The dining room cum kitchen began with walls of bright orange and yellow and white. It has a small niche and to give it a different texture, I covered the area with coconut fibre by mixing it with a paste of fevicol and putty. We had to try different colours in this space before we settled on white which contrasted well with the orange wall. The white of the alcove remains and is a good background for the little things that gather.
Bedrooms are to be a restful, cool blue say all the guidebooks. So blue it was. But there was one wall which rises high to the peaked roof. And I had to liven it up. On the Asian paints website, five years ago, I found a pattern of panels painted alternately in 3 shades of the same colour. I debated between triangles and straight lines and the former won. The painter took it as a challenge and did a great job with it a long piece of wood, a pencil and a very steady hand.
The girls’ bedroom was of course pink but a deep shade of pink on opposite walls. The pink now forms a nice background for a collection of photos in black and white. This bedroom also has a cupboard whose doors have been fitted with a piece of lacy cloth sandwiched between two layers of glass. And a window seat which is one of those carried over dreams of childhood.
A friend was talking about old houses which were decorated with a row of tiles in the centre. And that inspired the guest bedroom in two shades of green with a little decorative band in between which I painted myself with a simple pattern in orange.
One bathroom which I thought was rather boring has the ceiling painted in green. Another has one wall in a textured surface painted orange. The texturing was done with a layer of putty and fingers! The puja niche is rich in panels of maroon and orange, another combination which I found on the Asian paints website. We’ve further enlivened it with two bands of figures painted on yellow.
The outside walls became a light mint green with windows and doors highlighted in light blue. A combination I found in a book.
Being housebound for more than three weeks while the house was being painted, I started a little project of my own. On the outside wall I drew and painted a Sun God over the three weeks using all the colors used inside the house. It kept me happily occupied and took away some of the stress.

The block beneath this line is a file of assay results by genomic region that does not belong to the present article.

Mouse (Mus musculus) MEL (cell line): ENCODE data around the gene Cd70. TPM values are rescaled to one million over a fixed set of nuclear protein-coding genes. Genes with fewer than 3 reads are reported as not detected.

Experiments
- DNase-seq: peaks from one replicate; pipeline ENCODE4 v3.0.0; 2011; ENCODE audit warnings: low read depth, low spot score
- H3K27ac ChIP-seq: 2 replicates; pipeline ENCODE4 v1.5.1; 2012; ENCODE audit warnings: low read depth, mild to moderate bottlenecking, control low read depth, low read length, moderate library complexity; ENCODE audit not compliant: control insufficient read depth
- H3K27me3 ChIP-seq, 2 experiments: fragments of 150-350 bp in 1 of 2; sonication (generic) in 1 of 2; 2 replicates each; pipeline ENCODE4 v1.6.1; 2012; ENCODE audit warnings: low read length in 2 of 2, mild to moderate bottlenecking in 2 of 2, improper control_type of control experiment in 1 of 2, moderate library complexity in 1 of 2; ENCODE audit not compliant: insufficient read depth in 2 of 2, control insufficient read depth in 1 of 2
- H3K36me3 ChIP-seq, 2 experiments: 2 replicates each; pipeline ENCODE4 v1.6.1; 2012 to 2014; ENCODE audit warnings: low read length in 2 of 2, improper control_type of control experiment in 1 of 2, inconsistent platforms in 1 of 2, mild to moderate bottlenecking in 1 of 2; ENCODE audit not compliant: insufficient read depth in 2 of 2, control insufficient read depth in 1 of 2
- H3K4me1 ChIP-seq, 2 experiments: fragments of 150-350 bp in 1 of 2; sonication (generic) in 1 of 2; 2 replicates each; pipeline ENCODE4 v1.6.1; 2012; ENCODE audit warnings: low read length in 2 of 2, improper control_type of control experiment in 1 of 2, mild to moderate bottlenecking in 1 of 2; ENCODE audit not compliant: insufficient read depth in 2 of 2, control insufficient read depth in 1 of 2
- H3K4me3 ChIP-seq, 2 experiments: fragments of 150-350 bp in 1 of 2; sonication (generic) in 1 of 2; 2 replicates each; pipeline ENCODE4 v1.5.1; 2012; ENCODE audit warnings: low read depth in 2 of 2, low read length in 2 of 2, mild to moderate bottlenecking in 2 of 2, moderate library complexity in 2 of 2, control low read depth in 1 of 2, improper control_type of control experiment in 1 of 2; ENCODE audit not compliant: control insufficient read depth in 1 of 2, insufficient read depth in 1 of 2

The mural, the house and walls still look good after six years thanks to Asian paints. Painting is the most economic and spectacular way to transform a house. A freshly painted house gives off so many good vibrations however big or small it may be. Some years later, I hope to do it all over again.
Now looking at the Asian paints website, I see it cuts down on a lot of the homework and research involved in painting a house or a room. There are lots of pictures and inspirational ideas. One can even create a project right from collecting pictures on My Inspiration wall and managing the whole project step by step. And then play around with the rooms using tools like Screen Test, trying out shades and effects. With Experience Magic, one can have fun with stencils. And their stencils which I have seen in several houses are very good.
There are advice columns and Paint Selectors and Budget calculators. Paint can be selected according to the material on which it is to be painted; by budget, shade, coverage, ante- fungal, wash ability and many other factors. The best part is they have a paint service where you can just tell them what you want and then let them do the rest. While I live in a small town and have had to deal with painters working for daily wages, I would prefer something like Asian paints Service who ask you want you want, draw up a contract and get down to it.
A house which reflects you and looks fine is a good place to come back to. But like housework, it never is done. One can keep adding, deleting and keep up the interest in the house. Whatever the decor, I only wish my house is half as welcoming as that of my mother.
This post is an entry for The Beautiful Home Blogger Contest run by Asian Paints and promoted by the comprehensive website for women, Women’s Web and Ripple Links.